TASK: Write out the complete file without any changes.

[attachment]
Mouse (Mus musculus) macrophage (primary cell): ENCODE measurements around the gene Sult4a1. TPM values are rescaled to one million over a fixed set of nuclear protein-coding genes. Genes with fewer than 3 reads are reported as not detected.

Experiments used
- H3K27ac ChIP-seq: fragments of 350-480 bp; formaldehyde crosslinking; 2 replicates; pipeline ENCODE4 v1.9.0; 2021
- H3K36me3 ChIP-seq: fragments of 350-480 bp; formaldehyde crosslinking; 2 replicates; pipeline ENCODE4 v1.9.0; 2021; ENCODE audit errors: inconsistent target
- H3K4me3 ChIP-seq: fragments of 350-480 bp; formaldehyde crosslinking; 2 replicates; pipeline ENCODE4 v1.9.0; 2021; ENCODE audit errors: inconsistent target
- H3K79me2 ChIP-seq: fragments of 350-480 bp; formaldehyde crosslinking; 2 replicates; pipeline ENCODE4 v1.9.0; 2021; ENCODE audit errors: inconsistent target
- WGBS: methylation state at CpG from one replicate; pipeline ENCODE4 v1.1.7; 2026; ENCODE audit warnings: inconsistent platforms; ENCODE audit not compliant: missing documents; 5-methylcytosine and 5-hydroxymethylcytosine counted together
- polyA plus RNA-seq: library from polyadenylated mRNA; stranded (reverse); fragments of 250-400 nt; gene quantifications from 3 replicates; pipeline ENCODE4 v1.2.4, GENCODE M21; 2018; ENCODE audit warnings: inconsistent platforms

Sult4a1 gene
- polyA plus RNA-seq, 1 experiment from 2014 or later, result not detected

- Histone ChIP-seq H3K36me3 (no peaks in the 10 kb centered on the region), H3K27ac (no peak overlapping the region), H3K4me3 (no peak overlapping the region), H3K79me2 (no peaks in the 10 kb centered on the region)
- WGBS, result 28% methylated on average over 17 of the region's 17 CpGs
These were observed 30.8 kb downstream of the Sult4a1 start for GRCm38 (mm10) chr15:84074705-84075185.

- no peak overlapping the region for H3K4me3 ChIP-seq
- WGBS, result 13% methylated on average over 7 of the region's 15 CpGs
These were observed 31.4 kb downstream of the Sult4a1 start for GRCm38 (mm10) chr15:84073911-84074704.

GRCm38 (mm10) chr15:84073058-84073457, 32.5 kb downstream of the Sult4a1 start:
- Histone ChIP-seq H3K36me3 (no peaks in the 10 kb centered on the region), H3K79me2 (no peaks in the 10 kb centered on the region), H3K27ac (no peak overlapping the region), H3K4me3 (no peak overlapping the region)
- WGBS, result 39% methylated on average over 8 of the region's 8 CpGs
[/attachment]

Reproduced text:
Mouse (Mus musculus) macrophage (primary cell): ENCODE measurements around the gene Sult4a1. TPM values are rescaled to one million over a fixed set of nuclear protein-coding genes. Genes with fewer than 3 reads are reported as not detected.

Experiments used
- H3K27ac ChIP-seq: fragments of 350-480 bp; formaldehyde crosslinking; 2 replicates; pipeline ENCODE4 v1.9.0; 2021
- H3K36me3 ChIP-seq: fragments of 350-480 bp; formaldehyde crosslinking; 2 replicates; pipeline ENCODE4 v1.9.0; 2021; ENCODE audit errors: inconsistent target
- H3K4me3 ChIP-seq: fragments of 350-480 bp; formaldehyde crosslinking; 2 replicates; pipeline ENCODE4 v1.9.0; 2021; ENCODE audit errors: inconsistent target
- H3K79me2 ChIP-seq: fragments of 350-480 bp; formaldehyde crosslinking; 2 replicates; pipeline ENCODE4 v1.9.0; 2021; ENCODE audit errors: inconsistent target
- WGBS: methylation state at CpG from one replicate; pipeline ENCODE4 v1.1.7; 2026; ENCODE audit warnings: inconsistent platforms; ENCODE audit not compliant: missing documents; 5-methylcytosine and 5-hydroxymethylcytosine counted together
- polyA plus RNA-seq: library from polyadenylated mRNA; stranded (reverse); fragments of 250-400 nt; gene quantifications from 3 replicates; pipeline ENCODE4 v1.2.4, GENCODE M21; 2018; ENCODE audit warnings: inconsistent platforms

Sult4a1 gene
- polyA plus RNA-seq, 1 experiment from 2014 or later, result not detected

- Histone ChIP-seq H3K36me3 (no peaks in the 10 kb centered on the region), H3K27ac (no peak overlapping the region), H3K4me3 (no peak overlapping the region), H3K79me2 (no peaks in the 10 kb centered on the region)
- WGBS, result 28% methylated on average over 17 of the region's 17 CpGs
These were observed 30.8 kb downstream of the Sult4a1 start for GRCm38 (mm10) chr15:84074705-84075185.

- no peak overlapping the region for H3K4me3 ChIP-seq
- WGBS, result 13% methylated on average over 7 of the region's 15 CpGs
These were observed 31.4 kb downstream of the Sult4a1 start for GRCm38 (mm10) chr15:84073911-84074704.

GRCm38 (mm10) chr15:84073058-84073457, 32.5 kb downstream of the Sult4a1 start:
- Histone ChIP-seq H3K36me3 (no peaks in the 10 kb centered on the region), H3K79me2 (no peaks in the 10 kb centered on the region), H3K27ac (no peak overlapping the region), H3K4me3 (no peak overlapping the region)
- WGBS, result 39% methylated on average over 8 of the region's 8 CpGs